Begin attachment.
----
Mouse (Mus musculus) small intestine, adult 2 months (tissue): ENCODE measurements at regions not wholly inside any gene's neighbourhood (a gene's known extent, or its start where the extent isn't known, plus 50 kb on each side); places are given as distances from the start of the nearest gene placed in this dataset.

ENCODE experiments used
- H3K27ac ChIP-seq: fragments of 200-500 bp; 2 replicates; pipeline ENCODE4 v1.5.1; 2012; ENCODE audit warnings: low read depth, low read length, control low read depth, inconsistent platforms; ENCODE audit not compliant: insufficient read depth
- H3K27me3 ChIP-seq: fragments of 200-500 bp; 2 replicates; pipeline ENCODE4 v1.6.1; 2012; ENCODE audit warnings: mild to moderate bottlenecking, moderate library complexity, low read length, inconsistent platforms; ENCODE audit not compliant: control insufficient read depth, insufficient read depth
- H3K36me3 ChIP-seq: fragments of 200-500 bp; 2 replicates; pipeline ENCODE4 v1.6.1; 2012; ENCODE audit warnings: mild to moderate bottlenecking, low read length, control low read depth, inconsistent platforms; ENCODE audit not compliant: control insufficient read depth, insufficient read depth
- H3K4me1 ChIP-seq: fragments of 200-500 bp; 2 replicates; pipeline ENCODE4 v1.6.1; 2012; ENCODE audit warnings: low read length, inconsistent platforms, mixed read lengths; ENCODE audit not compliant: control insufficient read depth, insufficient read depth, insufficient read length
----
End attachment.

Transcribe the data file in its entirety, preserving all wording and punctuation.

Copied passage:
Mouse (Mus musculus) small intestine, adult 2 months (tissue): ENCODE measurements at regions not wholly inside any gene's neighbourhood (a gene's known extent, or its start where the extent isn't known, plus 50 kb on each side); places are given as distances from the start of the nearest gene placed in this dataset.

ENCODE experiments used
- H3K27ac ChIP-seq: fragments of 200-500 bp; 2 replicates; pipeline ENCODE4 v1.5.1; 2012; ENCODE audit warnings: low read depth, low read length, control low read depth, inconsistent platforms; ENCODE audit not compliant: insufficient read depth
- H3K27me3 ChIP-seq: fragments of 200-500 bp; 2 replicates; pipeline ENCODE4 v1.6.1; 2012; ENCODE audit warnings: mild to moderate bottlenecking, moderate library complexity, low read length, inconsistent platforms; ENCODE audit not compliant: control insufficient read depth, insufficient read depth
- H3K36me3 ChIP-seq: fragments of 200-500 bp; 2 replicates; pipeline ENCODE4 v1.6.1; 2012; ENCODE audit warnings: mild to moderate bottlenecking, low read length, control low read depth, inconsistent platforms; ENCODE audit not compliant: control insufficient read depth, insufficient read depth
- H3K4me1 ChIP-seq: fragments of 200-500 bp; 2 replicates; pipeline ENCODE4 v1.6.1; 2012; ENCODE audit warnings: low read length, inconsistent platforms, mixed read lengths; ENCODE audit not compliant: control insufficient read depth, insufficient read depth, insufficient read length